Kokomo-Center School Corporation announced in mid-January the initiation of an “International School” to function within the K-C system beginning in 2011. Jeff Hauswald, Superintendent of the Kokomo-Center system, told the public that the School Board approved of three new “International” schools. These are to be housed within traditional school buildings along side the traditional academic programs offered in each location. Each will require classroom space and teachers. The “International” school label mostly means teaching Spanish beginning in kindergarten.
In other school news, the recently released Indiana school performance data show an alarming decline in math and language proficiency among Kokomo High School students. Tenth graders in Kokomo High School that meet or exceed the math standard set for 10th graders has fallen from 66% in the 2007-2008 school year to 44% in the 2009-2010 school year. Tenth graders that meet or exceed the language standard has fallen from 63% to 47%. In other words, less than half of Kokomo-Center’s 10th graders are proficient in math and language skills.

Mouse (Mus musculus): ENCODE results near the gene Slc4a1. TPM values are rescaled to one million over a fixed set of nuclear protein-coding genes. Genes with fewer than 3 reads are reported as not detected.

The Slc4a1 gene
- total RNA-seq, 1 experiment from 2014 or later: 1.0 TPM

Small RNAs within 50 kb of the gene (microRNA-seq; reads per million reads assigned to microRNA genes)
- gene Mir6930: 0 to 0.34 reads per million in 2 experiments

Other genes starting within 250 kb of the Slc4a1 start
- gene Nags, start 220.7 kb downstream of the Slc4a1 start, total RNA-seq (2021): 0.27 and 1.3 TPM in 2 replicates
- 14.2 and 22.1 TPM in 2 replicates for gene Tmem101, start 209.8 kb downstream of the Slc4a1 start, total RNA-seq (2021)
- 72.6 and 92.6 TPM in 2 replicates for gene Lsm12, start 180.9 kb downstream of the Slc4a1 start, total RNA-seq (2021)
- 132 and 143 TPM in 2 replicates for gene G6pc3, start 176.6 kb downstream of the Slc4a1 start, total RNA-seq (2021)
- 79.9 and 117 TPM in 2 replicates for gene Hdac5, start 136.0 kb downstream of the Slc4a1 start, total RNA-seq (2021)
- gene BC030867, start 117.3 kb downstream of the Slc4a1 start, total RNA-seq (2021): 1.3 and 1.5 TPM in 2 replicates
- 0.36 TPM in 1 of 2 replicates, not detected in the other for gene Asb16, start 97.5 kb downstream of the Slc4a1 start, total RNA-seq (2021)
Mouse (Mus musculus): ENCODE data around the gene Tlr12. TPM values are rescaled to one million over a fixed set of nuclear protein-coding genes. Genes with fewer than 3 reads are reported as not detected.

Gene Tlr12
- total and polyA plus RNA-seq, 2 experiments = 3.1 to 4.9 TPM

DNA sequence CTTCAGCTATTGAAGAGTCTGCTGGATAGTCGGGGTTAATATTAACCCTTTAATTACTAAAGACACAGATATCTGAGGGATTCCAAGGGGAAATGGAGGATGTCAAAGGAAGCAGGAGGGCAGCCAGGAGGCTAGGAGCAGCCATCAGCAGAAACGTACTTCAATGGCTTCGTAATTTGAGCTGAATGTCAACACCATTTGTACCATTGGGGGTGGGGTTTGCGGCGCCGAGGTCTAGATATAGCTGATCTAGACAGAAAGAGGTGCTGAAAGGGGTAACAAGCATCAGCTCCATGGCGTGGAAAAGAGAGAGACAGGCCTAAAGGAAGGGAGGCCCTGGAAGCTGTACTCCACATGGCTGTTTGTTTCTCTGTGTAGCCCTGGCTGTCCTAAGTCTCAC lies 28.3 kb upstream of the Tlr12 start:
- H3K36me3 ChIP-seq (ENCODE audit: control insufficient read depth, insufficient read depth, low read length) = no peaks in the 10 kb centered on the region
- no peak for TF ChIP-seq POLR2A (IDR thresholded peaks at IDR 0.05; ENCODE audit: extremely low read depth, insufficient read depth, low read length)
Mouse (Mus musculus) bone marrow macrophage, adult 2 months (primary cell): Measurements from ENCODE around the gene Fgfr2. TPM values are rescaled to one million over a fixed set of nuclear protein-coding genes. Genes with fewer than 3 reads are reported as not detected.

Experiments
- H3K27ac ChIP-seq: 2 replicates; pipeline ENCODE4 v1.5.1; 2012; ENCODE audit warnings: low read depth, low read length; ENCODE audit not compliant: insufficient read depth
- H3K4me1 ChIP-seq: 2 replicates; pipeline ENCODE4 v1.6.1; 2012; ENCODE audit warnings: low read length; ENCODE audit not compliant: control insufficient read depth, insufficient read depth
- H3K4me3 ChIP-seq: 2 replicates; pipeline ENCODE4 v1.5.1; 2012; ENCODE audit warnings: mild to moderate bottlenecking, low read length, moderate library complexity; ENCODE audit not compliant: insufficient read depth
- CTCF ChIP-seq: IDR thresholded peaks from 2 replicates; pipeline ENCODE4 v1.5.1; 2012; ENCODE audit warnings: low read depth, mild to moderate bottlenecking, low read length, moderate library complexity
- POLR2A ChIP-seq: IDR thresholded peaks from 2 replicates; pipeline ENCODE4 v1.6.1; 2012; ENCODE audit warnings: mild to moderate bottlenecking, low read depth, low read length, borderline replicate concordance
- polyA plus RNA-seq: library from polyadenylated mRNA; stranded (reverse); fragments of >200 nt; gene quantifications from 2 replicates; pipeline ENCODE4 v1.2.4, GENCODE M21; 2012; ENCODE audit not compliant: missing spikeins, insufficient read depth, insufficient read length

Now, the KC system is proposing to divert resources to the teaching of Spanish. They do not appear to be able to teach math and English. If additional resources are available within the system, a much better use would be to remediate the pathetic performance of students in basic skills. It is no wonder that a high percentage of applicants to universities must take remedial math and English courses before being formally admitted to university level work. They are simply not coming out of high school equipped with the required skills in either math or English.
The idea of diverting resources to establish extensive Spanish programs within the Kokomo-Center School system is a perfect example of wrong thinking. The idea should be discarded quickly.